Please do not add all the number of women tested from ANC and L&D to get the total number of women tested. We are interested in knowing the number of women tested, and not the total number of tests (i.e. if a women is tested at ANC and again at L&D, try to only count her once). It is important to include those with previously known HIV infection in the numerator – even if they do not receive an HIV test, their HIV infection is identified for subsequent PMTCT interventions.
Number tested, as well as tested and received results: If available, please report the number of pregnant women tested, as well as the number of pregnant women tested and received results (latter should not exceed the former).
If your data collection system does not currently separate those with known and unknown HIV status and you are unable to provide the specific disaggregated data, please review the data available, and derive the best data for the number of pregnant women whose HIV status has been identified during pregnancy, L&D, or during the post-partum period within 72 hours.
Please provide any details that would help to interpret your data in the Comment section.
Please comment on the source of your denominator.

Measurement frequency
Disaggregation

HIV status: HIV positive, HIV negative

Service Type: Antenatal Care, Labour & Delivery, Postpartum

Explanation of the numerator

The numerator is the sum of categories a–c below:
(a-1) pregnant women who have an HIV test and receive their result during antenatal care;
(a-2) pregnant women with known HIV infection attending antenatal care for a new pregnancy;
(b) pregnant women of unknown HIV serological status attending labour and delivery who were tested and received results; and
(c) women of unknown HIV serological status attending postpartum services within 72 hours of delivery who were tested and received results.
Categories a-1, b and c include all women who were tested and received results, irrespective of the HIV test result. Category a-2 includes women with previously known HIV-positive status.

Data reported from facilities may be disaggregated into:
(a) women with known (positive) HIV infection at antenatal care;
(b) women newly identified as HIV positive; and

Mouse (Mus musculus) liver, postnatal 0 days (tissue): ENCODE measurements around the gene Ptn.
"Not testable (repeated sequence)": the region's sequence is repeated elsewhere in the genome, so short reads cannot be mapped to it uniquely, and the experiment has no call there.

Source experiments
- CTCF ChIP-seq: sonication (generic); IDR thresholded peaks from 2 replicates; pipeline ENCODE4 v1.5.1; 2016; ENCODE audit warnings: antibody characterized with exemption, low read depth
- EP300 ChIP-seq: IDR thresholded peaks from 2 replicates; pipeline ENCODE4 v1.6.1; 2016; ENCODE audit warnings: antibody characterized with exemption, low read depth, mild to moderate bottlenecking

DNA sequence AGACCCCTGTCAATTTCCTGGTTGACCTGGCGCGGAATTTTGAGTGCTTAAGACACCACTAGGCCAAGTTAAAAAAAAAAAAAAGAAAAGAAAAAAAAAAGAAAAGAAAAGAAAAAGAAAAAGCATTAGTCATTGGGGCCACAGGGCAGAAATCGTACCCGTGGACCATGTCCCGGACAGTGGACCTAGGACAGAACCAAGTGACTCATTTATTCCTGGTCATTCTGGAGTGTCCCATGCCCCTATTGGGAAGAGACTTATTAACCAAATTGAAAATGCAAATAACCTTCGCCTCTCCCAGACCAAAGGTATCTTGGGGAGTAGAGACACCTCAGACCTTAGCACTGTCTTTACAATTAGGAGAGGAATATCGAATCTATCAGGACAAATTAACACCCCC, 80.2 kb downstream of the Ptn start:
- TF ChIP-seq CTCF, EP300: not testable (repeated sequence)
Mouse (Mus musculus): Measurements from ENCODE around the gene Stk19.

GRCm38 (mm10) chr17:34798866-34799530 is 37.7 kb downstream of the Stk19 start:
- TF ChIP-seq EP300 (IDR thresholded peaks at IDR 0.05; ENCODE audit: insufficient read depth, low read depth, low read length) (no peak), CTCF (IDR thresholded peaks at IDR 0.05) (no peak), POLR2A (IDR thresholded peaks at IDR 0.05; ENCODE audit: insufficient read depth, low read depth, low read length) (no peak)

(c) women testing HIV negative (the remainder).
See below for Disaggregation for Global Reporting.

Explanation of the denominator
Strengths and weaknesses

This indicator enables a country to monitor trends in HIV testing among pregnant women. The points at which drop-outs occur during the testing and counselling process and the reasons why they occur are not captured by this indicator.

This indicator does not measure the quality of the testing or counselling. It also does not capture the number of women who received pre-test counselling.

Additional considerations for countries:
Health facility registers should reflect known HIV infection among HIV-infected pregnant women coming to the ANC for a new pregnancy (even if they are not tested at that site), such as through a code, circle, or other method, in order for them to receive subsequent PMTCT interventions.
Not all categories will be applicable or significant to all settings (e.g. women of unknown status tested within 72 hours postpartum). Countries may want to prioritize investment of resources (revision of tools, time, money) for measuring the categories that are appropriate to their country context.
It may be important for programme managers to use additional sub-national and facility level indicators to measure trends and progress in the testing and counselling process, such as uptake of testing and receipt of results.
It is also important to know the number of women whose HIV status has been identified at each service, i.e. % ANC attendees whose HIV status is known; % L&D attendees whose HIV status is known, etc.
This indicator could be triangulated and validated using population-based surveys, such as the DHS, which generally occurs every five years, or the AIDS Indicator Survey, a population-based survey that can be done on a more periodic basis.

Data utilization: Look at trends over time. If disaggregated data is available by region, see whether any lower performing areas can be identified. Review if data is available on % of ANC attendees who know their status (including those with previously confirmed HIV status and those tested) and % of L&D attendees who know their status.

Further information

Other references: PMTCT M&E Core Indicator #3